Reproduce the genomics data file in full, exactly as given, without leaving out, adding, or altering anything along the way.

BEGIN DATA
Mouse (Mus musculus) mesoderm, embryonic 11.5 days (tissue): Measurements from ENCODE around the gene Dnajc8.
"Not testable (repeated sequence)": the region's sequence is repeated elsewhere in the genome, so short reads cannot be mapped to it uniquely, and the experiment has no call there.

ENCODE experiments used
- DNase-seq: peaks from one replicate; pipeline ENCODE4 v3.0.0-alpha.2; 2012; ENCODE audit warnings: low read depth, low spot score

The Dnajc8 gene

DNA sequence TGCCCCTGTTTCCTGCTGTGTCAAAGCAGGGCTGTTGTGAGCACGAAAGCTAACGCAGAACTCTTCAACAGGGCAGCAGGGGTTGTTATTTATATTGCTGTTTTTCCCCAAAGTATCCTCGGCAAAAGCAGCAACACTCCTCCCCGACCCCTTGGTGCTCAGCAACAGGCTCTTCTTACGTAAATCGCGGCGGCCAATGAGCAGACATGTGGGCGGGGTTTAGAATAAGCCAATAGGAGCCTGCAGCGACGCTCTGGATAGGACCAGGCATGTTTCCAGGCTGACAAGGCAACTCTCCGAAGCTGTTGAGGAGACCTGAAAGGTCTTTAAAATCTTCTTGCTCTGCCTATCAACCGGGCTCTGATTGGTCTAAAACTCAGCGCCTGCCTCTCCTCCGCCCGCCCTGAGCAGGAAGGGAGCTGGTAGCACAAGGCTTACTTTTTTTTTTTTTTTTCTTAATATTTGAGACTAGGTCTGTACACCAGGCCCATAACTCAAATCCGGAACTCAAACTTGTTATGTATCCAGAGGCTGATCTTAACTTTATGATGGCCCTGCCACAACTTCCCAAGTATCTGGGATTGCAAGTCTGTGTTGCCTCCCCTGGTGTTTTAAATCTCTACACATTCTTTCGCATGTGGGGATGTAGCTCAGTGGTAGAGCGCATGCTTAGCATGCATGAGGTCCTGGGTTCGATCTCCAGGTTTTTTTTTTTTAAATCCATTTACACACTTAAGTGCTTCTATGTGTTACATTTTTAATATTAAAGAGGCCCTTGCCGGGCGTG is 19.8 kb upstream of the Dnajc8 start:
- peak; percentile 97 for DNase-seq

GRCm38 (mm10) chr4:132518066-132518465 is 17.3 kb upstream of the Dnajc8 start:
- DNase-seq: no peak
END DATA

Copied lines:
Mouse (Mus musculus) mesoderm, embryonic 11.5 days (tissue): Measurements from ENCODE around the gene Dnajc8.
"Not testable (repeated sequence)": the region's sequence is repeated elsewhere in the genome, so short reads cannot be mapped to it uniquely, and the experiment has no call there.

ENCODE experiments used
- DNase-seq: peaks from one replicate; pipeline ENCODE4 v3.0.0-alpha.2; 2012; ENCODE audit warnings: low read depth, low spot score

The Dnajc8 gene

DNA sequence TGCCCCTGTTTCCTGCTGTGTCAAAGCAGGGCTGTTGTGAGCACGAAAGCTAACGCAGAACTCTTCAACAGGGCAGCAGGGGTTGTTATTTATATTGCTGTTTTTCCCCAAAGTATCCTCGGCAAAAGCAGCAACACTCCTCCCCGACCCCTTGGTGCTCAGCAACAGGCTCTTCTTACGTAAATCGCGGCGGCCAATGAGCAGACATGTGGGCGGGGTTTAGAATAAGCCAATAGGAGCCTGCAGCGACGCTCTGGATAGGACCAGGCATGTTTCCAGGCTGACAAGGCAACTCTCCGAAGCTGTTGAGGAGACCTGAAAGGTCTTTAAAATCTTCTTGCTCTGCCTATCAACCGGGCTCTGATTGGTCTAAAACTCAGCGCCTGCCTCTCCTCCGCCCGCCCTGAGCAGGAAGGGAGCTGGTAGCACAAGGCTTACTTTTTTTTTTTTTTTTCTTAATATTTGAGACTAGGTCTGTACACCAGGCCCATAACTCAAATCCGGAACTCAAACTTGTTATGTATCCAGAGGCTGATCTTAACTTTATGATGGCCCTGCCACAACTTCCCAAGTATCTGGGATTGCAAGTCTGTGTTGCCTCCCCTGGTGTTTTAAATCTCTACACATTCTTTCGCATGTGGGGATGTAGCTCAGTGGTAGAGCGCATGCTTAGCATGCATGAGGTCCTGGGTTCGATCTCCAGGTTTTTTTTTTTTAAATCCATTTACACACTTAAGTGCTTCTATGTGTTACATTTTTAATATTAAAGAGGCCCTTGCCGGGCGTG is 19.8 kb upstream of the Dnajc8 start:
- peak; percentile 97 for DNase-seq

GRCm38 (mm10) chr4:132518066-132518465 is 17.3 kb upstream of the Dnajc8 start:
- DNase-seq: no peak